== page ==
Background Info (Ripped from Wikipedia)
The PDP-8 was the first successful commercial minicomputer, produced by Digital Equipment Corporation (DEC) in the 1960s. It was introduced on March 22, 1965  and was the first widely sold computer in the DEC PDP series of computers (the PDP-5 was not originally intended to be a general-purpose computer).
The PDP-8 is a 12-bit computer that can directly address 4K of 12 bit words. In its basic configuration it had a main memory of 4,096 twelve-bit words (that is, 4 kilo words, equivalent to 6 kilobytes), expandable to 32,768 words (32K words / 48KB). At its inception, the PDP-8 had eight instruction groups and only three registers, a 12-bit program counter, PC, a 12-bit accumulator, AC, and a single-bit "link register", L. There are also two three-bit memory bank values, one corresponding to the active instruction segment and one corresponding to the active data segment. If both bank values are the same then instructions and data are in the same 4K segment.
Each of the first six instruction groups correspond to a single instruction that manipulates PC or AC. AC manipulation may affect L. The seventh instruction group is for I/O to a physical maximum of 64 devices. The eight instruction group allows for the manipulation and testing of registers and in later machines, hardware assisted multiply and divide.
The machine used a magnetic core memory system that operated at a cycle time of 1.5 microseconds, so that a typical two-cycle (Fetch, Execute) memory-reference instruction ran at a speed of 0.333 MIPS. Later machines added a second register (the "MQ" Multiplier/Quotient Register), RAM memory, up to 128K, actual multiply and divide instruction options, and faster operation.
The PDP-8 was an historically important computer because of the advances in technology, I/O, software development, and operating system design that occurred during its reign. Until the rise of the generally available microcomputer, specifically the Apple II, it was most likely the best-selling computer in the world.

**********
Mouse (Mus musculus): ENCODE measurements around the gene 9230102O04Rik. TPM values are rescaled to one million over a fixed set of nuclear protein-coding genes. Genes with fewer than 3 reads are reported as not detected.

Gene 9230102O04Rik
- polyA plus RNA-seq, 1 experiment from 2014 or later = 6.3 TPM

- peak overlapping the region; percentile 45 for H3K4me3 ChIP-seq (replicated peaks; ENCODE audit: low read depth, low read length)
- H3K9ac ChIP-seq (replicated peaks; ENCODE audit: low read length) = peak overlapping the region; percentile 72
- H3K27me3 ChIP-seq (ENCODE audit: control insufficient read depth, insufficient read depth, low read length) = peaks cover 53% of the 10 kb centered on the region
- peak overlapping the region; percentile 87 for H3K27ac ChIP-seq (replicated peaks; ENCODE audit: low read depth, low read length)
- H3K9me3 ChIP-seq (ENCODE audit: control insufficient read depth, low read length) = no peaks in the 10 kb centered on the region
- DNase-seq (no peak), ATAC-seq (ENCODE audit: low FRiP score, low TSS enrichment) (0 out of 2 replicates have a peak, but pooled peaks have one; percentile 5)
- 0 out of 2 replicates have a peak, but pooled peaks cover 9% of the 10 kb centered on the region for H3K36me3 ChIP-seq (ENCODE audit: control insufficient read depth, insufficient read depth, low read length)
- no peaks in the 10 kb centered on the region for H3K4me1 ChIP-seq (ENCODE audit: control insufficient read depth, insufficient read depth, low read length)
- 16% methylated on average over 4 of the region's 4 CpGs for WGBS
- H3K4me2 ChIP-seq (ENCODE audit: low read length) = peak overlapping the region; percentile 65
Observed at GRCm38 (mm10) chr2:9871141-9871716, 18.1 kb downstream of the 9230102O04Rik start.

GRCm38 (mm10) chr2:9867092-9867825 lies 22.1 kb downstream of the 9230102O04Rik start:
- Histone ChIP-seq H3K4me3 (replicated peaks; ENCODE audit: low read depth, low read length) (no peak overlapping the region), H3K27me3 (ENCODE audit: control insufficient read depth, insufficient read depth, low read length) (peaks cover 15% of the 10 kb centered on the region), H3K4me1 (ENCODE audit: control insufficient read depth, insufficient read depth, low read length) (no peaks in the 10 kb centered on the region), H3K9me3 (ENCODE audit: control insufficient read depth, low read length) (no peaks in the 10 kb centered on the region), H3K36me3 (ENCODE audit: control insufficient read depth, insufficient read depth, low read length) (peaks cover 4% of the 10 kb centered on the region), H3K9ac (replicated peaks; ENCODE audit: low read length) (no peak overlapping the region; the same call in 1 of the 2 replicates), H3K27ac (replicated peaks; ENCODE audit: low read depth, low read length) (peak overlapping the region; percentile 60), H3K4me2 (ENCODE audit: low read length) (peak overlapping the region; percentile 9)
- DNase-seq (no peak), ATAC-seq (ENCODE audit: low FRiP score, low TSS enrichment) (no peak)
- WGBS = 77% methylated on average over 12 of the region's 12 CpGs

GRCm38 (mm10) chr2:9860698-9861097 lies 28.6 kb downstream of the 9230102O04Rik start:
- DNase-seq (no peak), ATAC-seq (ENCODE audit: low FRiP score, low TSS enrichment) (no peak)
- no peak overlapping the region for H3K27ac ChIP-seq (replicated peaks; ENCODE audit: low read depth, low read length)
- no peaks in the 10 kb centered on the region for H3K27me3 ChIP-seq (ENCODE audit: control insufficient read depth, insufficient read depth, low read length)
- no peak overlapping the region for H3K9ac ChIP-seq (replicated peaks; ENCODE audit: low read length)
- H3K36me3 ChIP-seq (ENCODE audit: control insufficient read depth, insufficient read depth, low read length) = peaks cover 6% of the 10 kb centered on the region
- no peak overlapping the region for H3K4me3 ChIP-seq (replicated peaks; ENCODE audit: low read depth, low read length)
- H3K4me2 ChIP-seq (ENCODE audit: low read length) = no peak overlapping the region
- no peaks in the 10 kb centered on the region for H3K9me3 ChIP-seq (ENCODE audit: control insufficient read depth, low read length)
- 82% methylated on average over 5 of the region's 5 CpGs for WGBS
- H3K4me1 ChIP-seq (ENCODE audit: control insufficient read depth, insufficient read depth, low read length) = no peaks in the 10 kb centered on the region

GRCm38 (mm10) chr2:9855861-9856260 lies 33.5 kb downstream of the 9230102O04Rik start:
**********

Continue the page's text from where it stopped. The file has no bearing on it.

The earliest PDP-8 model (the so-called "Straight-8") used discrete transistor technology, packaged on flip chip cards, and was approximately the size of a compact refrigerator. This was followed by the PDP-8/S. By using a one-bit serial ALU implementation, the PDP-8/S was smaller, less expensive, but vastly slower than the original PDP-8. Intermediate systems (the PDP-8/I and /L, the PDP-8/E, /F, and /M, and the PDP-8/A) returned to a fully-parallel implementation and used TTL MSI logic. The last revisions of PDP-8 models used single custom CMOS microprocessors. There was never a historical "system on a chip". However, in recent years enthusiasts have created entire PDP-8 systems using single FPGA devices. (This is possible because an entire PDP-8, its main memory system, and its I/O equipment is collectively much less complex than even the cache memories used in most modern microprocessors.)